Freedom and justice.
Only if you're one of us, that is.
A shining star.
A beacon of hope.
The truth from afar, now seems like one of tropes.
What does America stand for? Are we seeing its true colours unfold right before us, or is this just a blip in its continued dominance on the moral, intellectual and economic stage?
Oh please, not sunshine and 'here I sit" blank-page laments
Season-change ballads and idle-moment thoughts.
My muses are all sedentary and lethargic,
Only speaking up to demand another grape
Fed from dangling fingers.
Sure, the sun is streaming nicely in the window
And a reluctant spring has given way
To summer-like days, as I sit and ponder.
But the tropes and exclaims of 'excelsior!'
Aren't going to cut it this time.
Gold-leafed chaises longues and silver goblets
Are stacked haphazardly on the sidewalk
A pile of plus-sized togae thrown into the mix
A cardboard box of minstrels' greatest hits vinyl too.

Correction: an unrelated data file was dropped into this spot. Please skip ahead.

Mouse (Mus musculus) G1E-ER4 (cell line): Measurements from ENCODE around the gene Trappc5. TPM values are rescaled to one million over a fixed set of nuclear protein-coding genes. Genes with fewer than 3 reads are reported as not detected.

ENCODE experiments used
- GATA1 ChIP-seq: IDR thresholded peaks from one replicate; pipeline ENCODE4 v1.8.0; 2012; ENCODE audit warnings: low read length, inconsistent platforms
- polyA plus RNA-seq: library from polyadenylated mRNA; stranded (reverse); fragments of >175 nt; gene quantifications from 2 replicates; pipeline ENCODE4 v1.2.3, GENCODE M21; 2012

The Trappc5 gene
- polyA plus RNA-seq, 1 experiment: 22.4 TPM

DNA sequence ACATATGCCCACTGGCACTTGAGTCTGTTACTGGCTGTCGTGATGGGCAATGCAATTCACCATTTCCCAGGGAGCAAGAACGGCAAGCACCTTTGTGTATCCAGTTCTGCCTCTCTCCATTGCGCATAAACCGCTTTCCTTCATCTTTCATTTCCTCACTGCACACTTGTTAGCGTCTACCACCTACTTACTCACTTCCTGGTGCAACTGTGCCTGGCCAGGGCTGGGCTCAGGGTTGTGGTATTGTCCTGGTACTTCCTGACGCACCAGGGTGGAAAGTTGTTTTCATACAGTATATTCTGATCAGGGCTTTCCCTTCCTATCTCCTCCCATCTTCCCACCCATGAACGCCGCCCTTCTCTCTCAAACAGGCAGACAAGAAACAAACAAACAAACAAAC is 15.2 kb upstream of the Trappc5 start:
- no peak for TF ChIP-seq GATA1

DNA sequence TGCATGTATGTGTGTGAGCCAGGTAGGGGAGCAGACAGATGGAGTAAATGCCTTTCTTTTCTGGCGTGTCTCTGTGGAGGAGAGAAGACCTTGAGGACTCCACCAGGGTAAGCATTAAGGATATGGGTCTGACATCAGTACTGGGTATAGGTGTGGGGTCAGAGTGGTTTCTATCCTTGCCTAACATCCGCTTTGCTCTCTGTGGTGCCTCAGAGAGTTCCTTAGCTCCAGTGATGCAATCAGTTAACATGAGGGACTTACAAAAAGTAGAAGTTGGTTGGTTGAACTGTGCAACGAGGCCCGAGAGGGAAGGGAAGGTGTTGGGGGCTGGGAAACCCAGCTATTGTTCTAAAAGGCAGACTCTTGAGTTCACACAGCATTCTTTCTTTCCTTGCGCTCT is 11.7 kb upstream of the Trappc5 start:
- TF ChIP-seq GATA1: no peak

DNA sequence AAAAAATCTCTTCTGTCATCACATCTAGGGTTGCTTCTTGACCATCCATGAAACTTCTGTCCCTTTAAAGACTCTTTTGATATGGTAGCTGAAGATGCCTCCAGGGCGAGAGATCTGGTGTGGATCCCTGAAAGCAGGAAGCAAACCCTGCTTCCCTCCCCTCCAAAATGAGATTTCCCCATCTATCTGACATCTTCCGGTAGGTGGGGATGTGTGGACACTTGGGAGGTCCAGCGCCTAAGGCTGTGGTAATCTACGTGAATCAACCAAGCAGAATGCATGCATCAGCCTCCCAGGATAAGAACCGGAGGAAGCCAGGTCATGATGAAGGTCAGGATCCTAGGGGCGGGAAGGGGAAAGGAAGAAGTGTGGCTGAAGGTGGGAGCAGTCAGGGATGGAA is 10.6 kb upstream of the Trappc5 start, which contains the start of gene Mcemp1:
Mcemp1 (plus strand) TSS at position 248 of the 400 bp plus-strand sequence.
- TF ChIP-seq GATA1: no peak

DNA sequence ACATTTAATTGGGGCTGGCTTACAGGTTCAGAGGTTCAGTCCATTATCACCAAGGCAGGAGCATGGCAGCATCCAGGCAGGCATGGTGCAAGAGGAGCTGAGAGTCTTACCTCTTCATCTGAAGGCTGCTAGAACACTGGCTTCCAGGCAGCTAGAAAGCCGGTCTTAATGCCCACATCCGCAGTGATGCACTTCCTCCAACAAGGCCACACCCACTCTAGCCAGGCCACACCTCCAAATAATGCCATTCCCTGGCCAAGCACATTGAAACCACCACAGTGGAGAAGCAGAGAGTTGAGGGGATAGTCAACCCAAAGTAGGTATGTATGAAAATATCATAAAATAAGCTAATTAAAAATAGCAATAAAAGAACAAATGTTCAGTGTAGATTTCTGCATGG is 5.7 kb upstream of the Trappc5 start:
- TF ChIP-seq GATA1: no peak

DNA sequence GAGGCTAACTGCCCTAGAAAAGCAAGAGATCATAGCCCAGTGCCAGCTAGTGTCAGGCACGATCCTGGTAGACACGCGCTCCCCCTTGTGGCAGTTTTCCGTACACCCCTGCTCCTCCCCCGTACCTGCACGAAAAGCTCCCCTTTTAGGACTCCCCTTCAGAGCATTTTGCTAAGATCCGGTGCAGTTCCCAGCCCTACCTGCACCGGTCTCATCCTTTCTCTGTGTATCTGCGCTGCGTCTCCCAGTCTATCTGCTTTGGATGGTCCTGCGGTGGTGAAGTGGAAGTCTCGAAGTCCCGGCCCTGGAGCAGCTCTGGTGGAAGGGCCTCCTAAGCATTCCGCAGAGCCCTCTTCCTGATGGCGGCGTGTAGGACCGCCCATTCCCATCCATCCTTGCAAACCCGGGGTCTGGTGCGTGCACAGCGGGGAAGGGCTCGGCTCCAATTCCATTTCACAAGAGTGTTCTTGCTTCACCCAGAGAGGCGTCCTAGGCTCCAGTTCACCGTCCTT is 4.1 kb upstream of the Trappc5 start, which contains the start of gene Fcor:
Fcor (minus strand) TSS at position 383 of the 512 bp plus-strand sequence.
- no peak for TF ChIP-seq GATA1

The bums are sent packing
And my poem is concluded.
Middle-class, educated, better than all of you. The poet
whines that the people he said were his friends
were his friends. Too eager to stick it to the man, his sentences end
where he pleases.
Not understanding, as his peers are hurt when insulted,
he blames the age to which he was born
of his troubles. He should have been born in the fifties.
Absolutely nothing was wrong with the fifties.
Love is not a safe place. It is not the taste of their name
coughed by the cancerous lung, drowning in overused metaphors.
A lover is not a tool, to take you in and give you everything
they have, to spew a 'better' person next year.
Death is not the endless peace, nor the bliss,
nor the torture nor infinite void. It is the end, no matter
how artistically short you write each line,
and none of it mattered.
In which Edward is very white and probably a hypocrite.
— The End —